Will for­eigner killings hurt Bangladesh econ­omy?


Fol­low­ing the killing of an in­no­cent Ital­ian citizen on Sept. 28 in Dhaka, ten­sions have been en­gulf­ing us on all sides.

Diplo­matic mis­sions, quite nat­u­rally, alerted their cit­i­zens to stay safe and take pre­cau­tions while mov­ing around the city.

Bangladeshis were up­set and sur­prised by high se­cu­rity alerts is­sued by some coun­tries to their cit­i­zens and also by the news in the Western media.

Many thought that the re­ac­tion to the killing was prob­a­bly out of pro­por­tion, even though they were also shocked and baf­fled by this sud­den mur­der, some­thing that has rarely hap­pened in Bangladesh be­fore.

This is also alarm­ing, since Gul­shan and Barid­hara are sup­pos­edly the safest ar­eas of Dhaka city where diplo­mats and for­eign com­mu­ni­ties re­side.

We see many for­eign­ers jog­ging on the roads and parks, walk­ing with gro­ceries to their homes, cy­cling to their of­fices and even send­ing their chil­dren to in­ter­na­tional schools in rick­shaws which many of us, be­ing Bangladeshis, don’t feel com­fort­able do­ing.

But our for­eign friends faced no prob­lem un­til this killing. Bangladeshis have al­ways shown their hos­pi­tal­ity and warmth to for­eign­ers.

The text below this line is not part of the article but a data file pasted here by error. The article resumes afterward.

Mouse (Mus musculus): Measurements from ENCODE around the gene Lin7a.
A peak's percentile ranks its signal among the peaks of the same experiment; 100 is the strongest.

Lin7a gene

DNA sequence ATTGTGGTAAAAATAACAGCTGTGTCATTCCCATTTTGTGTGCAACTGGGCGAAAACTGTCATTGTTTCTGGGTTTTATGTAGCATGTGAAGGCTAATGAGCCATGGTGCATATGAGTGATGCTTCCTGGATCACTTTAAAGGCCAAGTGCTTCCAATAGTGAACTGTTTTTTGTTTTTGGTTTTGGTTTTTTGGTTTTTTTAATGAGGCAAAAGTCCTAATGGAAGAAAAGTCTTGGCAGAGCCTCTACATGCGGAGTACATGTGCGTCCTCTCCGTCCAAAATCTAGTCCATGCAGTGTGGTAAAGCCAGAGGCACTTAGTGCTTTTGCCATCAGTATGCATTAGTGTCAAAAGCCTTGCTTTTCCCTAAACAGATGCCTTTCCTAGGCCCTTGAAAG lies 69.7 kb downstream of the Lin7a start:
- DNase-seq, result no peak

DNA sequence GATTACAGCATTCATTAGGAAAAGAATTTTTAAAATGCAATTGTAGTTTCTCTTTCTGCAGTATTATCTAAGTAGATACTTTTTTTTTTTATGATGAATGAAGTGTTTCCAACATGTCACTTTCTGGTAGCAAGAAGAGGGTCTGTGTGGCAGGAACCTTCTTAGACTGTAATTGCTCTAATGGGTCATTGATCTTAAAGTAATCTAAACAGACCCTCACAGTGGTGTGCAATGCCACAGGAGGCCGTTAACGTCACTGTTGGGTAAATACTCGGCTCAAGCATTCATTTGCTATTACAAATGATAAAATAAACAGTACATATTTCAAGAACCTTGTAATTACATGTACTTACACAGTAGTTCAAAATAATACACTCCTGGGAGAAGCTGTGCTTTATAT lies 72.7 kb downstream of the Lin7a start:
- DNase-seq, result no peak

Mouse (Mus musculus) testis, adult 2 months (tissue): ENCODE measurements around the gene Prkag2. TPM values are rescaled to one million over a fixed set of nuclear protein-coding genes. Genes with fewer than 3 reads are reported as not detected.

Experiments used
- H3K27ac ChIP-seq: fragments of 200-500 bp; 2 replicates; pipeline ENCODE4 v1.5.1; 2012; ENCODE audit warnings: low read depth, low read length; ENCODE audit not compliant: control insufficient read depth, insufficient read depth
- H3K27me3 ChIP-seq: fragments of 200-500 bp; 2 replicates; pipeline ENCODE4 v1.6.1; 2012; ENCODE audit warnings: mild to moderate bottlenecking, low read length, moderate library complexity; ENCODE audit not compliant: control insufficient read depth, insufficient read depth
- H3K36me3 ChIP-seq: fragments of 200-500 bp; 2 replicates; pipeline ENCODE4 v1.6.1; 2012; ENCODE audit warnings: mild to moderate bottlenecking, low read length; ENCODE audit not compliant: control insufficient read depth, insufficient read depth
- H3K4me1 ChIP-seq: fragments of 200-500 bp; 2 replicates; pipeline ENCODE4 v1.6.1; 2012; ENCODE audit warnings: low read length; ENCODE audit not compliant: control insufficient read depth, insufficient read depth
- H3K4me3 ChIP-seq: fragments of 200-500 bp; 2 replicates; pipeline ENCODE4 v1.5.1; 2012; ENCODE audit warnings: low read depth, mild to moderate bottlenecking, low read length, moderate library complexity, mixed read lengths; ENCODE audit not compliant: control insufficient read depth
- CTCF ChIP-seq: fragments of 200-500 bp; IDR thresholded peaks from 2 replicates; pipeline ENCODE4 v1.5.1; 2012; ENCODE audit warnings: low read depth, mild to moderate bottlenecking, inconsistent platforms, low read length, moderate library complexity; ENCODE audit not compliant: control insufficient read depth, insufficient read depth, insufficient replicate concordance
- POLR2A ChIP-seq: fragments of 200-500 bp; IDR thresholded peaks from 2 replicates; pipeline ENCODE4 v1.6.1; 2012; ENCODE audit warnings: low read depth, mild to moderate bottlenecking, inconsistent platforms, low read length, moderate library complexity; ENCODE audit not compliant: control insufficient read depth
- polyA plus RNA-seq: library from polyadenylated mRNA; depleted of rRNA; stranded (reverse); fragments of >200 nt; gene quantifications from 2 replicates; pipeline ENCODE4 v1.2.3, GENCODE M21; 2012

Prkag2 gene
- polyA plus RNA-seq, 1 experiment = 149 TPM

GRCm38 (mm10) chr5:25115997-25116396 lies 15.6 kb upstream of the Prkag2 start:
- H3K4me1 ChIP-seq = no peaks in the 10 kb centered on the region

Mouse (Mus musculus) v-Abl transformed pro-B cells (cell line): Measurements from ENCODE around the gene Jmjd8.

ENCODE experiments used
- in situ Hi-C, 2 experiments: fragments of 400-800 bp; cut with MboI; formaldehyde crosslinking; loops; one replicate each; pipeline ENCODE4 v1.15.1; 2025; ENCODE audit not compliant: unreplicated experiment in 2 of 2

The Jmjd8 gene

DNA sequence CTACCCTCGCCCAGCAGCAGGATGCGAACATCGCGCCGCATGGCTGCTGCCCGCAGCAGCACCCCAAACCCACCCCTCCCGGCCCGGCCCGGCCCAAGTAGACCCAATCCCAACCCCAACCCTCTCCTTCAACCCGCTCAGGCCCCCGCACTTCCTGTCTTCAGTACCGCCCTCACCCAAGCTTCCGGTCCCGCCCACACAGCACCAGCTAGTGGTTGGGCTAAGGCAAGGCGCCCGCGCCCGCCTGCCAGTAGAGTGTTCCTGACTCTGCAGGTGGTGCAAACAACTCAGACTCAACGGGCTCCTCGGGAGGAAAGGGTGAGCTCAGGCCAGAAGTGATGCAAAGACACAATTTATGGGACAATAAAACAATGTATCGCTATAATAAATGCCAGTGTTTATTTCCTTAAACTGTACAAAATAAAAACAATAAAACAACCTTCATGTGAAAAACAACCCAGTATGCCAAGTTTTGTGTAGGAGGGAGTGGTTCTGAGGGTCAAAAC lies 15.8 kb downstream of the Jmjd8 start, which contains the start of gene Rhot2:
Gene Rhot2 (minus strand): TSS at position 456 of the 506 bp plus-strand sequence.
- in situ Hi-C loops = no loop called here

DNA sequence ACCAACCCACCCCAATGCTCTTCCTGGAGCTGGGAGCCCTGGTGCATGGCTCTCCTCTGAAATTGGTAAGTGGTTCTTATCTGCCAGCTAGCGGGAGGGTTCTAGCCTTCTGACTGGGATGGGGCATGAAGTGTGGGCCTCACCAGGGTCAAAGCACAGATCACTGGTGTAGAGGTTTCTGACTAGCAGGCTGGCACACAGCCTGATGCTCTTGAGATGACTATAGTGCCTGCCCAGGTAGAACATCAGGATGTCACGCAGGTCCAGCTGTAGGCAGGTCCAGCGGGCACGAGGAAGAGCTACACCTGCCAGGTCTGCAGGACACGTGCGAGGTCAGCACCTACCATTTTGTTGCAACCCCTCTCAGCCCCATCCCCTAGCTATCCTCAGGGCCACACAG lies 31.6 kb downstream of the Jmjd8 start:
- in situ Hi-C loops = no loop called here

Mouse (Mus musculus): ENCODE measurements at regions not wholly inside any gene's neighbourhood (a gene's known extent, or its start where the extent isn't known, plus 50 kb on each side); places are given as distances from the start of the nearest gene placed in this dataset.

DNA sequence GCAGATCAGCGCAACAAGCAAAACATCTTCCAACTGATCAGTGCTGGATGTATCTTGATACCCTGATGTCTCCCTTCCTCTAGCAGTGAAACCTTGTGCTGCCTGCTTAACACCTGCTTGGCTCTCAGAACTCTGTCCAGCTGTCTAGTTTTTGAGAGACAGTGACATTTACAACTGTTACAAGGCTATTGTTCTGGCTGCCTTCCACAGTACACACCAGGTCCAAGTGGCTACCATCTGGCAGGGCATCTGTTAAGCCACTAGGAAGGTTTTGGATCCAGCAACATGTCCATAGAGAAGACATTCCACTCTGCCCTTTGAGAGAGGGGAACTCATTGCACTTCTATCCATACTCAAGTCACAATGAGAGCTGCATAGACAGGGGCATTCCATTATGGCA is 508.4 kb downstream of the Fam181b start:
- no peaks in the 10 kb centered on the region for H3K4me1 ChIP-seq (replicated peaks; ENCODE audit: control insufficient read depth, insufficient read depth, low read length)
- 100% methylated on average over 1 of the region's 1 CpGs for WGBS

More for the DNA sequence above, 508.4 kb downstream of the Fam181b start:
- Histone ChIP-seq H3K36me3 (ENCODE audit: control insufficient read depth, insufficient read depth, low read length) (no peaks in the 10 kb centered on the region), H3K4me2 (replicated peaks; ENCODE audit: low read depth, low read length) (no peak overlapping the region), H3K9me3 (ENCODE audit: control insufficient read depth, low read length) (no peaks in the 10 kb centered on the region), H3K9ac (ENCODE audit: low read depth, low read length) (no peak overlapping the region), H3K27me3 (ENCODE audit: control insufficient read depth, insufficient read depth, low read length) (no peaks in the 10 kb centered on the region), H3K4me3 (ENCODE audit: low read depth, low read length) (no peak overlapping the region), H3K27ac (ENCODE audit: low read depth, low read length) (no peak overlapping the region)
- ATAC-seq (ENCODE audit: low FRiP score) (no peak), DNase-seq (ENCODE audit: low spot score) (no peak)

Ex­cept for one or two petty in­ci­dents of mug­ging, mis­cre­ants gen­er­ally never tar­get them. So the mur­der of a for­eigner on a street of Gul­shan was be­yond the wildest imag­i­na­tion of any­one.

Po­lit­i­cal Im­pli­ca­tions and Eco­nomic


But within five days into the killing of the Ital­ian citizen, the sec­ond mur­der of a for­eigner, a Ja­panese man work­ing in a vil­lage in a north­ern dis­trict of Rang­pur, brought new waves of ap­pre­hen­sion re­gard­ing the ques­tion of safety of for­eign­ers in the coun­try.

Po­lit­i­cal im­pli­ca­tions of such killings can­not be ig­nored. There could be eco­nomic reper­cus­sions too.

Even with im­pres­sive eco­nomic growth of about 6 per­cent dur­ing the last decade, Bangladesh has been strug­gling to at­tract for­eign di­rect in­vest­ment (FDI) to en­hance its growth mo­men­tum and re­duce poverty through higher em­ploy­ment gen­er­a­tion.